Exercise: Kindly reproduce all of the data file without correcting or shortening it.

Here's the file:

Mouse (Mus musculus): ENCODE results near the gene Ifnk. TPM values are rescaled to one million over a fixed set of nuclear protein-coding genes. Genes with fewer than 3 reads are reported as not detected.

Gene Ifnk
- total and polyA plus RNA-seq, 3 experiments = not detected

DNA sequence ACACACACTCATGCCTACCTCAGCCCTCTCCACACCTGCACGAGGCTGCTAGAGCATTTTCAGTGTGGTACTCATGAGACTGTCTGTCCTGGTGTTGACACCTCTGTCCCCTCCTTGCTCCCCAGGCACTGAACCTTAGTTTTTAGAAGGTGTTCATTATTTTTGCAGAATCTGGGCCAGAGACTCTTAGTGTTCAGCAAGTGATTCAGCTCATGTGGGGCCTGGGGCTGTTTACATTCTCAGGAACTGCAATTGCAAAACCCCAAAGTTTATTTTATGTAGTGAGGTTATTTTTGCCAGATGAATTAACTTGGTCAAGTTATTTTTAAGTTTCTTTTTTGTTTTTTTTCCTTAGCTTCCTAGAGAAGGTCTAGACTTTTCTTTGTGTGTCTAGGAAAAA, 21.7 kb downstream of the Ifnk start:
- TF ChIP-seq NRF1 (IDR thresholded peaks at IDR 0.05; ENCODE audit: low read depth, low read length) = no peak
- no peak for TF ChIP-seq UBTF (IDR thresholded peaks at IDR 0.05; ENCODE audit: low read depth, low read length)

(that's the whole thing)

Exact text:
Mouse (Mus musculus): ENCODE results near the gene Ifnk. TPM values are rescaled to one million over a fixed set of nuclear protein-coding genes. Genes with fewer than 3 reads are reported as not detected.

Gene Ifnk
- total and polyA plus RNA-seq, 3 experiments = not detected

DNA sequence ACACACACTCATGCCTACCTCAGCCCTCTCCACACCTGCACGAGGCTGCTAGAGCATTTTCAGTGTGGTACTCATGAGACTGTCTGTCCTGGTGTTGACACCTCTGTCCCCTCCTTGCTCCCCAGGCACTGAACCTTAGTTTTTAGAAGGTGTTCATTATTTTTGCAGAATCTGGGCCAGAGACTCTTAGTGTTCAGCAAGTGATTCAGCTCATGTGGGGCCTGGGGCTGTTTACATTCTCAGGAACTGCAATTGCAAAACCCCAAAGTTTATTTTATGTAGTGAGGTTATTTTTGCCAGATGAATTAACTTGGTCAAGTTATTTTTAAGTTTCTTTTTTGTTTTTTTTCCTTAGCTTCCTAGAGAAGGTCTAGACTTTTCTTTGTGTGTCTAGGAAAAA, 21.7 kb downstream of the Ifnk start:
- TF ChIP-seq NRF1 (IDR thresholded peaks at IDR 0.05; ENCODE audit: low read depth, low read length) = no peak
- no peak for TF ChIP-seq UBTF (IDR thresholded peaks at IDR 0.05; ENCODE audit: low read depth, low read length)